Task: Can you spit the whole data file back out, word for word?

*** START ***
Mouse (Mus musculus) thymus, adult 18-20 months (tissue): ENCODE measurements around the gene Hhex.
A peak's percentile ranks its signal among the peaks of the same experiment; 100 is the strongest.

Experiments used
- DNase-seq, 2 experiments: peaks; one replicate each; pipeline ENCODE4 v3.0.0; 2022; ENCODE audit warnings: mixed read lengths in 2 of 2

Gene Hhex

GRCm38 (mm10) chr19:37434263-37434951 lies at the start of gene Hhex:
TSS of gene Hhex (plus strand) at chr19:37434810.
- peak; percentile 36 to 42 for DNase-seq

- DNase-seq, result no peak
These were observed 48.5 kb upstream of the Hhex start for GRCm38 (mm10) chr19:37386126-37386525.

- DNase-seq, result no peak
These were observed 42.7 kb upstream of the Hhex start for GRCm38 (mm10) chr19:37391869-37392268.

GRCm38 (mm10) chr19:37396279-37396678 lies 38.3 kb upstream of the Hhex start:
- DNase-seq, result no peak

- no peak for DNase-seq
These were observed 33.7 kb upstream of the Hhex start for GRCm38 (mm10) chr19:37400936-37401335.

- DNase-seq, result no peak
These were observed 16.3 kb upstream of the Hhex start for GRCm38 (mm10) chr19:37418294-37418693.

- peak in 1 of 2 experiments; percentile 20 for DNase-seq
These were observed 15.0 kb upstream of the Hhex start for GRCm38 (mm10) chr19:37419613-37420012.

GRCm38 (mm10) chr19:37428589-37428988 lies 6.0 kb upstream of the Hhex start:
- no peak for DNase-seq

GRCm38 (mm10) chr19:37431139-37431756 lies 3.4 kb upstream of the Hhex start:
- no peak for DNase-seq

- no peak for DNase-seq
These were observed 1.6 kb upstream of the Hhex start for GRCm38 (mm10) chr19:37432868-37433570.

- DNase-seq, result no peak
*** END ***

Mouse (Mus musculus) thymus, adult 18-20 months (tissue): ENCODE measurements around the gene Hhex.
A peak's percentile ranks its signal among the peaks of the same experiment; 100 is the strongest.

Experiments used
- DNase-seq, 2 experiments: peaks; one replicate each; pipeline ENCODE4 v3.0.0; 2022; ENCODE audit warnings: mixed read lengths in 2 of 2

Gene Hhex

GRCm38 (mm10) chr19:37434263-37434951 lies at the start of gene Hhex:
TSS of gene Hhex (plus strand) at chr19:37434810.
- peak; percentile 36 to 42 for DNase-seq

- DNase-seq, result no peak
These were observed 48.5 kb upstream of the Hhex start for GRCm38 (mm10) chr19:37386126-37386525.

- DNase-seq, result no peak
These were observed 42.7 kb upstream of the Hhex start for GRCm38 (mm10) chr19:37391869-37392268.

GRCm38 (mm10) chr19:37396279-37396678 lies 38.3 kb upstream of the Hhex start:
- DNase-seq, result no peak

- no peak for DNase-seq
These were observed 33.7 kb upstream of the Hhex start for GRCm38 (mm10) chr19:37400936-37401335.

- DNase-seq, result no peak
These were observed 16.3 kb upstream of the Hhex start for GRCm38 (mm10) chr19:37418294-37418693.

- peak in 1 of 2 experiments; percentile 20 for DNase-seq
These were observed 15.0 kb upstream of the Hhex start for GRCm38 (mm10) chr19:37419613-37420012.

GRCm38 (mm10) chr19:37428589-37428988 lies 6.0 kb upstream of the Hhex start:
- no peak for DNase-seq

GRCm38 (mm10) chr19:37431139-37431756 lies 3.4 kb upstream of the Hhex start:
- no peak for DNase-seq

- no peak for DNase-seq
These were observed 1.6 kb upstream of the Hhex start for GRCm38 (mm10) chr19:37432868-37433570.

- DNase-seq, result no peak